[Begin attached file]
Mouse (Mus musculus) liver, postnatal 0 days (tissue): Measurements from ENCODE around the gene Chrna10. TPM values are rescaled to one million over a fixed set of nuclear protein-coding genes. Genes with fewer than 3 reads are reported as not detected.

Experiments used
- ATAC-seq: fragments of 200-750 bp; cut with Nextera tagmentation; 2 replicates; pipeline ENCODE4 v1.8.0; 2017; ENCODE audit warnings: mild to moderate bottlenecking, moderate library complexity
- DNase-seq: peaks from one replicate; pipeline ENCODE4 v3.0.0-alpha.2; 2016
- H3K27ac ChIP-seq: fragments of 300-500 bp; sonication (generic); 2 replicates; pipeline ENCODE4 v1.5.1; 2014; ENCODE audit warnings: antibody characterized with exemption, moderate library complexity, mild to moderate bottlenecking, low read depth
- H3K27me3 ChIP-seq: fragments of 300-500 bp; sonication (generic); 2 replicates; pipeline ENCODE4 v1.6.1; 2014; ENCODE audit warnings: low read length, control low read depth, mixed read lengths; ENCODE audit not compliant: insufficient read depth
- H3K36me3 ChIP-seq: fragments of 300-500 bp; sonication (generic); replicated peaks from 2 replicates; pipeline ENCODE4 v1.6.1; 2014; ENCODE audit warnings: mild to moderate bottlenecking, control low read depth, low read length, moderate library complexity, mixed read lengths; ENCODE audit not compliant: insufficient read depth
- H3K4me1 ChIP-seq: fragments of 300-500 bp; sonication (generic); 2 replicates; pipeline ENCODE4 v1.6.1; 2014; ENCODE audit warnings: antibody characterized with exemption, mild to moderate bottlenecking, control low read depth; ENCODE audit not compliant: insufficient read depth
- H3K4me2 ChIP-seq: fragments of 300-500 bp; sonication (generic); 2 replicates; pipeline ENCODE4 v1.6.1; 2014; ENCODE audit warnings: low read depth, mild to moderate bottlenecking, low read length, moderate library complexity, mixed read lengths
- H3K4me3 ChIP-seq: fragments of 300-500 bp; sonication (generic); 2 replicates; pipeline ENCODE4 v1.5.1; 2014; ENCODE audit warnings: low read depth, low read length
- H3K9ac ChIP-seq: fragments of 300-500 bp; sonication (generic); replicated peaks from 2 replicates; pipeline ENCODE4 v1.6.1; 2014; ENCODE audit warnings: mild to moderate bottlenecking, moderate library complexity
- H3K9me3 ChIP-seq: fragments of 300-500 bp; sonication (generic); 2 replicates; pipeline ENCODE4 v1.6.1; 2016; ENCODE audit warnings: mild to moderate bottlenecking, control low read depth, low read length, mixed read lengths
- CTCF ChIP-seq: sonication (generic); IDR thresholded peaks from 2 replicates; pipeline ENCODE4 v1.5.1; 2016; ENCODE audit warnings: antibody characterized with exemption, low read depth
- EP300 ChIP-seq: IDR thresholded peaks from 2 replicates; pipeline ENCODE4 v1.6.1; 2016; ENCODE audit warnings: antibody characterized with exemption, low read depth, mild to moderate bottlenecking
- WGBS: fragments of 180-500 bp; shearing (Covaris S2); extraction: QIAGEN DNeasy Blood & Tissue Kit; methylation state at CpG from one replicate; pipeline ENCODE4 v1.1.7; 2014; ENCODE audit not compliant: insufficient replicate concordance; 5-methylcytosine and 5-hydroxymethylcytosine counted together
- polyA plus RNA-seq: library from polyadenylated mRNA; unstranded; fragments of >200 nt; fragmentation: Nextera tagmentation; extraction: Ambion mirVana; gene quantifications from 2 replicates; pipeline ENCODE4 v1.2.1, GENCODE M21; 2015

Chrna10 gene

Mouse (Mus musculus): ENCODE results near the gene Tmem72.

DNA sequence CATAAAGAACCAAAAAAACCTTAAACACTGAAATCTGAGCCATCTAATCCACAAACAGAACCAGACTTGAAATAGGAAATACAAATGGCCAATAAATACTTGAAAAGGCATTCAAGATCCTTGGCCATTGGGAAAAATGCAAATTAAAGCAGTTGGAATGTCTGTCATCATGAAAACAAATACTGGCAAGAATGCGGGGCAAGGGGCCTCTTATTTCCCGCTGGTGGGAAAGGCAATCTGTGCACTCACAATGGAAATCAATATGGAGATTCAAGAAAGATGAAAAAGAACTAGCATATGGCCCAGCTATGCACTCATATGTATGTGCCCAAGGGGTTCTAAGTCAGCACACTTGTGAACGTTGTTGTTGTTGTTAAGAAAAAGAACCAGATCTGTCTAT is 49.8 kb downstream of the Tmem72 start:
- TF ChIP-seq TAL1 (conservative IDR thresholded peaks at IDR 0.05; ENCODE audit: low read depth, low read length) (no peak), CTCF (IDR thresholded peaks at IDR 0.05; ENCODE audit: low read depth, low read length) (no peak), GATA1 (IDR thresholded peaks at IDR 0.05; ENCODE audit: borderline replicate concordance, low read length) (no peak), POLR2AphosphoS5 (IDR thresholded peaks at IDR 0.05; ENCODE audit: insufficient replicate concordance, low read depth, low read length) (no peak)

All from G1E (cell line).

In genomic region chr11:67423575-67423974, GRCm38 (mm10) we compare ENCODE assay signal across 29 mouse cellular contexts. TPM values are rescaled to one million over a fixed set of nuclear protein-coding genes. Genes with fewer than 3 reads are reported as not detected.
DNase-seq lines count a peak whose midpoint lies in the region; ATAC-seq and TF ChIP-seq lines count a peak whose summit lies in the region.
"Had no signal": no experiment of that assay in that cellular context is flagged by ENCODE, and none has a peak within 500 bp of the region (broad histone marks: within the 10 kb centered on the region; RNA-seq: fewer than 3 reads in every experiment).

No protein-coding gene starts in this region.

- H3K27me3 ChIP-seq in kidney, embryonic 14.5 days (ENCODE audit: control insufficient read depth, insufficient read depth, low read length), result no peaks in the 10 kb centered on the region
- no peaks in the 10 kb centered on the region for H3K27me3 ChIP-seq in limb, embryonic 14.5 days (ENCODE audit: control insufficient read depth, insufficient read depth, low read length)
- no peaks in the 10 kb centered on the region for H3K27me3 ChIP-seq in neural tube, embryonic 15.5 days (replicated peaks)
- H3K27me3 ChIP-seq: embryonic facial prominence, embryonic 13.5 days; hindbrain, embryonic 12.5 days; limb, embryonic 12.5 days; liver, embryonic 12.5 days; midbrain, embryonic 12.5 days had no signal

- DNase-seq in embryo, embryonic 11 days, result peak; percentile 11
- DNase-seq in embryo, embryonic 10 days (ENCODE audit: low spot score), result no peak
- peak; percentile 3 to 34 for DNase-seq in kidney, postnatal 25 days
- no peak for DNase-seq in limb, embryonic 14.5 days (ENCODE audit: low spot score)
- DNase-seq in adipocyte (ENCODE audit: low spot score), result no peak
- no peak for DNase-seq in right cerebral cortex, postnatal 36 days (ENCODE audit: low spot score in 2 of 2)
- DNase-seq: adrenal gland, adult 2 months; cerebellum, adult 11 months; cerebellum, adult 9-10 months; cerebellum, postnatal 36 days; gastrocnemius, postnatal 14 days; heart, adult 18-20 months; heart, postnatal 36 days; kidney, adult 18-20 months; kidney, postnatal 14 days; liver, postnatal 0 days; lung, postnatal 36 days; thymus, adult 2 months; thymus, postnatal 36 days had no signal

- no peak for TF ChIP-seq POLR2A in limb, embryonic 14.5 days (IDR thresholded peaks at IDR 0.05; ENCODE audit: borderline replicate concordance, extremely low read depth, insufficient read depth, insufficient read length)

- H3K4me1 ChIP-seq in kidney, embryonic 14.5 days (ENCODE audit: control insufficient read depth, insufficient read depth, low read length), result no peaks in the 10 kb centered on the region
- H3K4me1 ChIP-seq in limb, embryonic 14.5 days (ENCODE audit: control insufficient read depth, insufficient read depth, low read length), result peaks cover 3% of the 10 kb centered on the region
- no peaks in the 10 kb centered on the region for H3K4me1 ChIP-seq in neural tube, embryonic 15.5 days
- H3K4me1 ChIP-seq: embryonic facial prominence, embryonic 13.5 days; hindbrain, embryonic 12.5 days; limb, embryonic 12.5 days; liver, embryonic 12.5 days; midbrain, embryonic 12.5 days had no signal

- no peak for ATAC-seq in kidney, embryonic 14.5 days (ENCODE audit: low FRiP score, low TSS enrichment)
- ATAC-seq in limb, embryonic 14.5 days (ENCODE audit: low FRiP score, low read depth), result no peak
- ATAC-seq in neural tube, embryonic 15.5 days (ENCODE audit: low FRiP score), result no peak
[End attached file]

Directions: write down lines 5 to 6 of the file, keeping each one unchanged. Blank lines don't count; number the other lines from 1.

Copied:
- H3K27ac ChIP-seq: fragments of 300-500 bp; sonication (generic); 2 replicates; pipeline ENCODE4 v1.5.1; 2014; ENCODE audit warnings: antibody characterized with exemption, moderate library complexity, mild to moderate bottlenecking, low read depth
- H3K27me3 ChIP-seq: fragments of 300-500 bp; sonication (generic); 2 replicates; pipeline ENCODE4 v1.6.1; 2014; ENCODE audit warnings: low read length, control low read depth, mixed read lengths; ENCODE audit not compliant: insufficient read depth